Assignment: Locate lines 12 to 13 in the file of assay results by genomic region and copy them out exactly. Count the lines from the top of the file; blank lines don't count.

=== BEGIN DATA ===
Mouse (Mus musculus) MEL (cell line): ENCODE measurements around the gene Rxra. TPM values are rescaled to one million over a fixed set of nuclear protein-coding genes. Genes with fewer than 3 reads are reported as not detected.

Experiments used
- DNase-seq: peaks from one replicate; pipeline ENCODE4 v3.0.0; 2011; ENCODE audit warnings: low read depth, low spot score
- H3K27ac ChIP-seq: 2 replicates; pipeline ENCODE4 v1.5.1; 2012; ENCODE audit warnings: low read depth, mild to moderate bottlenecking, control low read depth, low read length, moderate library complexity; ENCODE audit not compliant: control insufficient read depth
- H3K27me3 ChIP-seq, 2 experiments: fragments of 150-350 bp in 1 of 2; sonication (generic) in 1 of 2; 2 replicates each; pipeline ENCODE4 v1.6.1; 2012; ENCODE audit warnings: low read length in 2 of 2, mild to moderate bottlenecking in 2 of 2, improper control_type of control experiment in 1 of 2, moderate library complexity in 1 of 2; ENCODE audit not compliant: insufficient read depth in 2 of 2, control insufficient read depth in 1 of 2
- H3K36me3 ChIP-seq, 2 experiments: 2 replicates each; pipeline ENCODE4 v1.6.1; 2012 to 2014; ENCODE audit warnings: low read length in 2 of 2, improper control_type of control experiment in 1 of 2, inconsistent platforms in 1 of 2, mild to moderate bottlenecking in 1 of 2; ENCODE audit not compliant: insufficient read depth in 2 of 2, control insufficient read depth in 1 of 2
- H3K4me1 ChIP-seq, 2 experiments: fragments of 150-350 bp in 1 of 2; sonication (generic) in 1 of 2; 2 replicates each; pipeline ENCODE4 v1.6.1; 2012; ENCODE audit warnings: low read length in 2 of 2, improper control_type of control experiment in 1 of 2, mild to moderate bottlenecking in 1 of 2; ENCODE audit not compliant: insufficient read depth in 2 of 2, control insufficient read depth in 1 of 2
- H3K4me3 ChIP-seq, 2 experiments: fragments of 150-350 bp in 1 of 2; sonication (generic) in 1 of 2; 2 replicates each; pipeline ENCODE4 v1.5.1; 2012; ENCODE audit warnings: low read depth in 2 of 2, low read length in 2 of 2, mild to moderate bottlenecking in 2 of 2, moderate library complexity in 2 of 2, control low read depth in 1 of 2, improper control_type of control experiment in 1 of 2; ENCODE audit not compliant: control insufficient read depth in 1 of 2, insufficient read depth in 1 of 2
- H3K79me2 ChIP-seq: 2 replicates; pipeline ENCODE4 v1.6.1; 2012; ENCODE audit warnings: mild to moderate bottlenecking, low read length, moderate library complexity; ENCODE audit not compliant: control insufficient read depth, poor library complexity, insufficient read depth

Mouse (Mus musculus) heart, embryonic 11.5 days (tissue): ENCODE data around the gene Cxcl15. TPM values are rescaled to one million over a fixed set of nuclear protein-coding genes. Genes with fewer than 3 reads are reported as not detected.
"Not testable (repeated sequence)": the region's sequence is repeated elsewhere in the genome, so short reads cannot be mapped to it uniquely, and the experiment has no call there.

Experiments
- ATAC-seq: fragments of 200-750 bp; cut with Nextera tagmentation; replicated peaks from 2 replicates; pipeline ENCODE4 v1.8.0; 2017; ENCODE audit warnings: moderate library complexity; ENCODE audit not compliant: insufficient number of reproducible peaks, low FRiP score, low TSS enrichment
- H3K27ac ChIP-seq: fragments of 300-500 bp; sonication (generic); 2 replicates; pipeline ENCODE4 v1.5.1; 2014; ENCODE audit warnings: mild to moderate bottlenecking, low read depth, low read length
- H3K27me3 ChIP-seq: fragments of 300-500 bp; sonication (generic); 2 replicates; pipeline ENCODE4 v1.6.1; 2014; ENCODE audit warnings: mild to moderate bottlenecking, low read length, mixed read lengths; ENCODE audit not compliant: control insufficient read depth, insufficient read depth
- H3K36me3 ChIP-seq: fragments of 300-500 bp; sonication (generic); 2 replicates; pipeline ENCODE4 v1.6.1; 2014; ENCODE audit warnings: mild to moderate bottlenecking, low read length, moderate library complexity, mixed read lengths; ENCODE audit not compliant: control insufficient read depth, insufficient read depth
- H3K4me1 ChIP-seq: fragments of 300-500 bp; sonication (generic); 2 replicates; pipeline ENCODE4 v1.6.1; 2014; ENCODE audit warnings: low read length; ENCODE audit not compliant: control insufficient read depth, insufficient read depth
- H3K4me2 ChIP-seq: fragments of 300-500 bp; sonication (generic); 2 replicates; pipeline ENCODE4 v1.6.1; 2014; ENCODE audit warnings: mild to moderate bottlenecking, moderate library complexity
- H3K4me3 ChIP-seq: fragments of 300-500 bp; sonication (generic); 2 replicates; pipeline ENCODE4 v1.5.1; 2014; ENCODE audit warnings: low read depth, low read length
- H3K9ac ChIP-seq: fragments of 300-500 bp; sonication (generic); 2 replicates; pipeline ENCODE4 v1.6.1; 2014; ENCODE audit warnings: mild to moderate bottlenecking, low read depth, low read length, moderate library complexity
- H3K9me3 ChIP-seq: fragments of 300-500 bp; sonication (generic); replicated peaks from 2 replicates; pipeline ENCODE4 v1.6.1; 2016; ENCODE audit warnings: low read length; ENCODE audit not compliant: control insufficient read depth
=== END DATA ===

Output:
Experiments
- ATAC-seq: fragments of 200-750 bp; cut with Nextera tagmentation; replicated peaks from 2 replicates; pipeline ENCODE4 v1.8.0; 2017; ENCODE audit warnings: moderate library complexity; ENCODE audit not compliant: insufficient number of reproducible peaks, low FRiP score, low TSS enrichment